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Rod Bearing

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Stop driving immediately if you hear a rattling noise coming from somewhere in the engine because that might be your rod bearing about to fail. In the worst-case scenario, that rattling noise may turn into the death rattle of your engine as it sustains irreparable damage. No one wants to spend a fortune for an engine rebuild, so before your engine quits on you, replace your old bad bearing now with a new one. Rod bearings typically come in the form of little arcs located inside connecting rods. They aid in attaching the crankshaft to the connecting rods. Aside from the rattle when you accelerate, bad bearings may also result in hard starts and overall feeble performance. To avoid all these hassles and the enormous holes they'll tear in your pockets, get a new aftermarket rod bearing now here at Auto Parts Warehouse, the leading distributor of heavy-duty auto parts and accessories. When you choose us, you're assured that you're getting the finest deal out there because of the amazing speed and security of our shipping, and our Price Match Guarantee, which means if you find a cheaper bearing elsewhere, we'll match its price for you! So get a new rod bearing today to extend the life of your engine and protect your hard-earned savings.

Buying Guides
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Rod Bearings: Finding the Right Set for Your Ride

Rod bearings, in general, reduce friction between the crankshaft and the piston. Friction is the number one enemy of moving metal components, so you need to have the right rod bearings installed to prevent damage. In addition to their friction-reducing quality, rod bearings also support the engine crankshaft. Finding the right rod bearings for your vehicle is important to ensure smooth engine operation. They come in different types and sizes, so you have to carefully choose which set will best fit your vehicle.

Types of rod bearings

  • I-beam
  • This is the most common type of rod bearing and has a large, flat surface that is perpendicular to the side beams. Although the I-beam is lightweight, it provides high compressive and tensile strength that is particularly useful for performance builds and stock applications. Aside from this, it can also handle high revolutions per minute (RPM) tension and large horsepower loads. If you want high bearing strength minus the weight, the I-beam is highly recommended.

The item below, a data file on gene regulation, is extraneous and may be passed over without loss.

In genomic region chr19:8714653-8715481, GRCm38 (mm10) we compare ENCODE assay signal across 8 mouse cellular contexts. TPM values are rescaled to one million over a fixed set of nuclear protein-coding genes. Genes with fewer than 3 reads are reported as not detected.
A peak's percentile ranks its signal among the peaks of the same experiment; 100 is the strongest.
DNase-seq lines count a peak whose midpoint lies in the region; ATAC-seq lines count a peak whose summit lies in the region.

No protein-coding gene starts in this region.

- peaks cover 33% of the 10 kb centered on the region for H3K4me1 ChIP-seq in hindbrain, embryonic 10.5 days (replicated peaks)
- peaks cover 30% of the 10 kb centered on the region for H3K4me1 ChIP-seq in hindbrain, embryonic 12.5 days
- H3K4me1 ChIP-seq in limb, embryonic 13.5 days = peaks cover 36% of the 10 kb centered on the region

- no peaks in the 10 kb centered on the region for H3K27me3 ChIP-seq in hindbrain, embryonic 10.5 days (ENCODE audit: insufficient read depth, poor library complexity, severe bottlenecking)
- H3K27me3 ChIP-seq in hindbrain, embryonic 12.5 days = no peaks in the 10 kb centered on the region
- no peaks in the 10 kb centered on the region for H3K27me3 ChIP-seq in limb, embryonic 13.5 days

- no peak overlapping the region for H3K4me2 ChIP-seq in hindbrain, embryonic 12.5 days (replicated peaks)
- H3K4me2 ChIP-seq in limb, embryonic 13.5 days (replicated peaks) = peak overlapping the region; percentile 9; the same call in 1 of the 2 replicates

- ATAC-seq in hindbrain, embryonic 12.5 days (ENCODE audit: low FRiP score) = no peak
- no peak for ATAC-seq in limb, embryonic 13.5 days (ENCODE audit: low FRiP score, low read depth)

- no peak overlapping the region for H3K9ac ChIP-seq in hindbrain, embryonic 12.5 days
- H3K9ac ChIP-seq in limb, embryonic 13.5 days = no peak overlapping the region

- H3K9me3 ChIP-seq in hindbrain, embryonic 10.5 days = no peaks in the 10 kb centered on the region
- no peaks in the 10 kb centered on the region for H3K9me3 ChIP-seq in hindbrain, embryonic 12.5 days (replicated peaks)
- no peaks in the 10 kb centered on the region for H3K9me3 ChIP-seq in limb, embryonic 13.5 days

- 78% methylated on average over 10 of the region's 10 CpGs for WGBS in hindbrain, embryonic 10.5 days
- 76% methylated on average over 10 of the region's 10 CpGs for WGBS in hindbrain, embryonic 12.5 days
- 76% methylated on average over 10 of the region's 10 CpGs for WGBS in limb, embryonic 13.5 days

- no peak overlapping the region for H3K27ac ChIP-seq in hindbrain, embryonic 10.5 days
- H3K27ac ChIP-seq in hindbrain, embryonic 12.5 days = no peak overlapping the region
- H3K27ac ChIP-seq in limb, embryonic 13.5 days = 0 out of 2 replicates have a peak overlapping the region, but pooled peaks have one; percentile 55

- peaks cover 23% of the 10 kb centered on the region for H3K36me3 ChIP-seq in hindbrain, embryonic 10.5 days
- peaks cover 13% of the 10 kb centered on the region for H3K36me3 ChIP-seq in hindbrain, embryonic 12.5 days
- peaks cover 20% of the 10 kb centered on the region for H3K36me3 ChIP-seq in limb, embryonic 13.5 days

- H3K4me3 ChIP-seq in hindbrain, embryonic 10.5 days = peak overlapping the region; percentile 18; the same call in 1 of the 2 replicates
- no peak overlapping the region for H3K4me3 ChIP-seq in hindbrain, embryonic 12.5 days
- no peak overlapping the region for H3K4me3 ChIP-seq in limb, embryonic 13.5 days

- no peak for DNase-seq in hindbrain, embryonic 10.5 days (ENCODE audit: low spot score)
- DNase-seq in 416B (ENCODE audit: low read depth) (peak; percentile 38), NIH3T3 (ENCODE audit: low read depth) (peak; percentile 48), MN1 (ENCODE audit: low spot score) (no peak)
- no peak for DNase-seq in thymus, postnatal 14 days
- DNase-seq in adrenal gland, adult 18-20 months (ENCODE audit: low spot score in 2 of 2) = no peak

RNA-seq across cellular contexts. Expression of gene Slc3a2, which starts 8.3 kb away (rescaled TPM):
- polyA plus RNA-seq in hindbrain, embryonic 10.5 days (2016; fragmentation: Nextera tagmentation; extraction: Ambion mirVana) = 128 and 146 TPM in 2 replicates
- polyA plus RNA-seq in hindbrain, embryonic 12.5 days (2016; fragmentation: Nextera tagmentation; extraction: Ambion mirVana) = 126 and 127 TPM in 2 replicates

• Oval beam
  • For increased rigidity and strength, oval beams are used. They're a notch higher than the basic bearings, so you'll get improved performance minus the bending and failure that's common in I-beams. Oval beams can cut replacement costs in half because of their durability.

  • H-beam
  • Superior compressive power and light weight are the qualities that differentiate the H-beam from the other two types. It is recommended for applications generating increased torque and power of up to 6,000 RPM.

Finding the right rod bearing size

Rod bearings and ball joints are marked with identical numbers. Some ball joints are even color-coded to match the numbers on a rod bearing. If you can't find any numbers, consult your owner's manual first for further information. You may use these identification numbers when purchasing new rod bearings. If there's no identification system to match the ball joints and bearings, measure the size of the rod bearing hole with a tape measure instead.

Repair Guides
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Reducing Friction: Replacing Your Rod Bearings

Rod bearings play a critical role in reducing the friction between moving metal components, particularly the crankshaft and the piston. These bearings also support the engine crankshaft to ensure smooth movement and operation. Worn-out bearings need to be replaced as soon as possible to prevent damage on the metal parts. You also need to replace the rod bearings if you're doing engine rebuild.

Difficulty level: Difficult

Tools that you'll need:

  • Socket set and rachet
  • Small hammer or rubber mallet
  • C-clip pliers
  • Lint-free rag
  • Degreaser

Step 1: Detach the connecting rods from the crankshaft and pistons. Remove the two rod bolts holding the rod and end cap to the crank using a socket and ratchet. These two bolts are located at the larger end.

Step 2: Using a pair of C-clip pliers, remove the C-clips securing the wrist pin. This will unfasten the rod from the piston.

Step 3: Lightly tap the old bearings using a small hammer or rubber mallet to loosen them. Tap on the top edge and not on the sides. This will release the bearings so that you can easily slide them out of the rod.

Step 4: Use a degreaser to clean the rod's surface. Make sure it is thoroughly free of dirt before installing the new bearings.

Step 5: Carefully slide one bearing into the rod's larger end. Fit another bearing into the end cap. Check if the notches on the bearing and the rod are opposite of each other. Ensure the bearings are fitted snugly.

Step 6: Gently tap out the small, round bearing on the smaller end of the rod using a socket. Fit in a new bearing and tap it into place. Be careful not to damage the surface.

Step 7: Reinstall the rods and tighten its bolts according to factory specifications.

Once you've completed the replacement process, run the engine and check for noises. Do a test drive to ensure the rod bearings are installed correctly.